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DENVER -- Douglas County Sheriff Tony Spurlock calls himself "a Second Amendment Guy."
"I think everyone should have guns. If you want them you can have them," said Spurlock. "Except for two groups of people. If you're a criminal out committing crimes, I don't think you should have guns. But also if you're in a mental health crisis, we should be able to both protect your from yourself and the community."
That exception hits close to home for the Sheriff, who lost one of his own, Deputy Zackari Parrish, on New Year's Eve. Parrish was shot and killed by a man law enforcement knew was in crisis and had guns , but before the shooting, they couldn't do anything about it.
Spurlock believes a so-called "Red Flag Bill" being discussed at the state Capitol might have changed everything. The measure has not officially been introduced, but discussions have been ongoing.
"The 11 weapons he had in his house, he would not have been able to use because they would have all been secured," said Spurlock.
Here's an overview: The "Red Flag" bill would give family or law enforcement a legal tool to raise a red flag if someone going through a mental health crisis presents a danger to himself or others. They can go to court and get an "Extreme Risk Protection Order" to remove weapons and ammunition from that person's home.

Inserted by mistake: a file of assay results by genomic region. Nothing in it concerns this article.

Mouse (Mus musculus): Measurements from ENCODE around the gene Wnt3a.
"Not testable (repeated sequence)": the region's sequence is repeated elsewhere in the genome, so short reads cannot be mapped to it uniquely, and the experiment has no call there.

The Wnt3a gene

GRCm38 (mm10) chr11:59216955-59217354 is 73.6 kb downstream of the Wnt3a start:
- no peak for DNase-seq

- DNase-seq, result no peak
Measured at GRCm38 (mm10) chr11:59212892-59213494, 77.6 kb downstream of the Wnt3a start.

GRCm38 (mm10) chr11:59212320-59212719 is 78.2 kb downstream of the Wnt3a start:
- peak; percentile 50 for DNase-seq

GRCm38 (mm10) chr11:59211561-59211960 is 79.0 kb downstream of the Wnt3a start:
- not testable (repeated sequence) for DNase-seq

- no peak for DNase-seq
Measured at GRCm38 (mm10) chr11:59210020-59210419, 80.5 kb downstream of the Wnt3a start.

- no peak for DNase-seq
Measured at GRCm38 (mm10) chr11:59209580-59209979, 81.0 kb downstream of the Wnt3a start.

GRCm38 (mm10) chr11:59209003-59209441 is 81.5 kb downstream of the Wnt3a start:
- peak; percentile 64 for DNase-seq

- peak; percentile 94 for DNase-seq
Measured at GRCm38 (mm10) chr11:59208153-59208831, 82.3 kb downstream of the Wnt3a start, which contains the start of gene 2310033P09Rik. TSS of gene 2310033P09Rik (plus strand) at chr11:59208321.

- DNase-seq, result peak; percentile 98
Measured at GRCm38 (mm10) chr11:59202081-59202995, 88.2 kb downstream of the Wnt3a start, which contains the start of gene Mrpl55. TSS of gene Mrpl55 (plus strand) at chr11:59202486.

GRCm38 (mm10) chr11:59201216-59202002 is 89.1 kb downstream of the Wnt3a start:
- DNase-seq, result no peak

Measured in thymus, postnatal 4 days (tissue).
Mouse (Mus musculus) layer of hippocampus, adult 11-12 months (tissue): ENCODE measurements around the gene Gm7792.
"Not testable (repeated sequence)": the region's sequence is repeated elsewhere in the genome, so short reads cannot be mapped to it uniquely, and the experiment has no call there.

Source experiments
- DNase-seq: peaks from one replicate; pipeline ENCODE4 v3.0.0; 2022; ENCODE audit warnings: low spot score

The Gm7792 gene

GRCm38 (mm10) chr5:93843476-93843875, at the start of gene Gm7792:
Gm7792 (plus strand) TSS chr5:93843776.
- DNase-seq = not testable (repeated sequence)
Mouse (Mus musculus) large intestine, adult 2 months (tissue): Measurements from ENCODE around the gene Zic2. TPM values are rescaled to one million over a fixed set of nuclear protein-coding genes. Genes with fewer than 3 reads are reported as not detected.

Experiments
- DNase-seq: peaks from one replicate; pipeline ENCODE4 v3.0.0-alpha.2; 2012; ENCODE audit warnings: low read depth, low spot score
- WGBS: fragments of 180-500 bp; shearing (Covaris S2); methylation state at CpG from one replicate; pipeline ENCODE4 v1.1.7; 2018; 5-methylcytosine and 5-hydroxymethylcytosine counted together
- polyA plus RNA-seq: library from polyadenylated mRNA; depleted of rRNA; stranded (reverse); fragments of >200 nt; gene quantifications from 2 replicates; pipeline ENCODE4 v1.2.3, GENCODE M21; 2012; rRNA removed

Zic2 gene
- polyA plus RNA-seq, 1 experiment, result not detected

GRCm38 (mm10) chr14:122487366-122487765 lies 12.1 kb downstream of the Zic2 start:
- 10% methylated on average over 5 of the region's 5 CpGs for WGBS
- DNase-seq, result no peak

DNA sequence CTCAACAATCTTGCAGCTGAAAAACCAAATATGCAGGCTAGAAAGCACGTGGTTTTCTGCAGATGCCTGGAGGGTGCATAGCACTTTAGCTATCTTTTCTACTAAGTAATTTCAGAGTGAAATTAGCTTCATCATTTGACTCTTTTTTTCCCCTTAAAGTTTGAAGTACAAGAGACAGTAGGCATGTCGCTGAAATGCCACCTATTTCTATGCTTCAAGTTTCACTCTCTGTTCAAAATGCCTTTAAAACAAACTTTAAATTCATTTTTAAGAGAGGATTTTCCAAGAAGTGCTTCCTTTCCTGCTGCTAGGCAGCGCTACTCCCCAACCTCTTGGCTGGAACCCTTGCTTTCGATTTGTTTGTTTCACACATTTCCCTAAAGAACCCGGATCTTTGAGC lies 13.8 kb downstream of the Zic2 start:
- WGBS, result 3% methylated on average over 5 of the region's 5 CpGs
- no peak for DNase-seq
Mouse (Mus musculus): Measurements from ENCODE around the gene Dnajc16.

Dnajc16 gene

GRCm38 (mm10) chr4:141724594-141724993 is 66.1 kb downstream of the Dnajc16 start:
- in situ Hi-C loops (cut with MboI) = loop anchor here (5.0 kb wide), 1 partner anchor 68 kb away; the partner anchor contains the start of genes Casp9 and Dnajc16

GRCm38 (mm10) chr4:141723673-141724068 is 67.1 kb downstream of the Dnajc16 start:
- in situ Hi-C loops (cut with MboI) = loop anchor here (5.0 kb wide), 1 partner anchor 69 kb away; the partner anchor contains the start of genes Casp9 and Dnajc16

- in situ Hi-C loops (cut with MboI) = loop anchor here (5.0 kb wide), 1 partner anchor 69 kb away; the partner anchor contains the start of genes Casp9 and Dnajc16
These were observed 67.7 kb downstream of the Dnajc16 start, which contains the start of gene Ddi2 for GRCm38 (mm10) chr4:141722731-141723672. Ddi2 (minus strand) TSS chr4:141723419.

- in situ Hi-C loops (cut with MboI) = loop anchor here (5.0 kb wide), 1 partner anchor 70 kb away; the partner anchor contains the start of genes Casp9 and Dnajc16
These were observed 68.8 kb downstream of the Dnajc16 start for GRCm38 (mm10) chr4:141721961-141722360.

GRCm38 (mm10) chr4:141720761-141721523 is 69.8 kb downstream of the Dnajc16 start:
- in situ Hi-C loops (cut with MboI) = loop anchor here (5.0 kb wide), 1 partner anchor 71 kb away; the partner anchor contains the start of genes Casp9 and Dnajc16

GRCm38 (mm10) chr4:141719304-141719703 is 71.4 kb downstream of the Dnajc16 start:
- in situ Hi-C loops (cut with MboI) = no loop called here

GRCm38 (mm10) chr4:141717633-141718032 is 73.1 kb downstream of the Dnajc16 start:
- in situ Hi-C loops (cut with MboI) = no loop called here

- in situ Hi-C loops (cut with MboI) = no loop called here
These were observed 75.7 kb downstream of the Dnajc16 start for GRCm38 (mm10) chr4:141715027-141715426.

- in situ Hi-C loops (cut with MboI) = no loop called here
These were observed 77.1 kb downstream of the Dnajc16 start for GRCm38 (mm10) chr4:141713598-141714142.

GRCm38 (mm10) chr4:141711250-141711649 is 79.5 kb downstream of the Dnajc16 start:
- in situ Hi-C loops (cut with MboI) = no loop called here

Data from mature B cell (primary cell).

Similar measures have already passed in a handful of states and are being considered in several others.
Opponents say they are concerned about Constitutional rights being violated.
"We are adamantly opposed to these so-called 'Red Flag laws,' which are nothing more than an end-run around due process," said Dudley Brown, with the Rocky Mountain Gun Owners, in a statement to Denver7.
But supporters like Jane Dougherty, a Littleton resident whose sister was killed at Sandy Hook, believe this bill could help prevent mass shootings.
"What we're trying to do here is save lives," said Dougherty. "And somebody's right to live their life should supersede somebody's right to a gun."
Mental health advocates said the bill would do more to prevent suicides, saying even the NRA supports preventing people in mental health crisis from having guns.
"It's not about gun control, it's about preventing suicide," said Andrew Romanoff, the President & CEO of Mental Health Colorado. "You're not going to prevent every tragedy – no law can do that – but you can make a difference in a problem that is literally a matter of life or death."
Sheriff Spurlock said the bill has due process protections and is common sense. He said the legislative committee for the County Sheriffs of Colorado unanimously voted to support it.
With little time before the legislative session ends, though, he worries it may get bogged down in politics.
"This shouldn't be made political," said Spurlock. "I think this bill will save lives across the board."
Rep. Mike Coffman, R-Colo., also sent out a string of tweets Monday afternoon in support of "red flag" laws.
Red flag laws with due process both respect the Second Amendment and help us keep weapons out of the hands of those intending to commit violent acts.
— Rep. Mike Coffman (@RepMikeCoffman) April 23, 2018